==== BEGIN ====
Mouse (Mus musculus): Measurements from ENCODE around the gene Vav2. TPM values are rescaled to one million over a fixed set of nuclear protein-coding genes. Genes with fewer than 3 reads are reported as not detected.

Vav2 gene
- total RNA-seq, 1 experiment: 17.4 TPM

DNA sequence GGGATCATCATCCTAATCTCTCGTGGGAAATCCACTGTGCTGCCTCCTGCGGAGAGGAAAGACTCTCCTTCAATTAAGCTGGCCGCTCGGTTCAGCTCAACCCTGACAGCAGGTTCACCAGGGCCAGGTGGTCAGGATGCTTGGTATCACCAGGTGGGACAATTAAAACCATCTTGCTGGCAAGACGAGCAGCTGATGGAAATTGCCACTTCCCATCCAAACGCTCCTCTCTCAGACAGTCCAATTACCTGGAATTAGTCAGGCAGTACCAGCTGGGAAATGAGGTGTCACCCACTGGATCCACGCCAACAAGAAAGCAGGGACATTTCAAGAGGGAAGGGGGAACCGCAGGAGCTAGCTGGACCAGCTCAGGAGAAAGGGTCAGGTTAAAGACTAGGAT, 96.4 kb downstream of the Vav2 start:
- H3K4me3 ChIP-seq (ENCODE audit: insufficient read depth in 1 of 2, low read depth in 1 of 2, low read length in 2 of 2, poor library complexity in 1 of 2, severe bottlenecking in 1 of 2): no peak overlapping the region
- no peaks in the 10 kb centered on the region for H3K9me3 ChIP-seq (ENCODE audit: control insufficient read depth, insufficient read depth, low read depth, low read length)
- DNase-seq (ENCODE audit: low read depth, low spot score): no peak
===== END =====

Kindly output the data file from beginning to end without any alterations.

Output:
Mouse (Mus musculus): Measurements from ENCODE around the gene Vav2. TPM values are rescaled to one million over a fixed set of nuclear protein-coding genes. Genes with fewer than 3 reads are reported as not detected.

Vav2 gene
- total RNA-seq, 1 experiment: 17.4 TPM

DNA sequence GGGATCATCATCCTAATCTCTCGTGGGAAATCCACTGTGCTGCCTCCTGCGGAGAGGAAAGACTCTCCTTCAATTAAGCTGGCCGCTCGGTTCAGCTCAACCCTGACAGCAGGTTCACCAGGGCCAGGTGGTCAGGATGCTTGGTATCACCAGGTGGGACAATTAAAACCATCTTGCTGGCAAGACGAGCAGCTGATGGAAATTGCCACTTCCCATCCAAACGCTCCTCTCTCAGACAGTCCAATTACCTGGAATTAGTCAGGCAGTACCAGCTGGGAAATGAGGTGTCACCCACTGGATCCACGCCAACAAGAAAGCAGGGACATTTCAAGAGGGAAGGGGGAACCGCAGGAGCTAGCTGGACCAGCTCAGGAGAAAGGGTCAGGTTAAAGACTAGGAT, 96.4 kb downstream of the Vav2 start:
- H3K4me3 ChIP-seq (ENCODE audit: insufficient read depth in 1 of 2, low read depth in 1 of 2, low read length in 2 of 2, poor library complexity in 1 of 2, severe bottlenecking in 1 of 2): no peak overlapping the region
- no peaks in the 10 kb centered on the region for H3K9me3 ChIP-seq (ENCODE audit: control insufficient read depth, insufficient read depth, low read depth, low read length)
- DNase-seq (ENCODE audit: low read depth, low spot score): no peak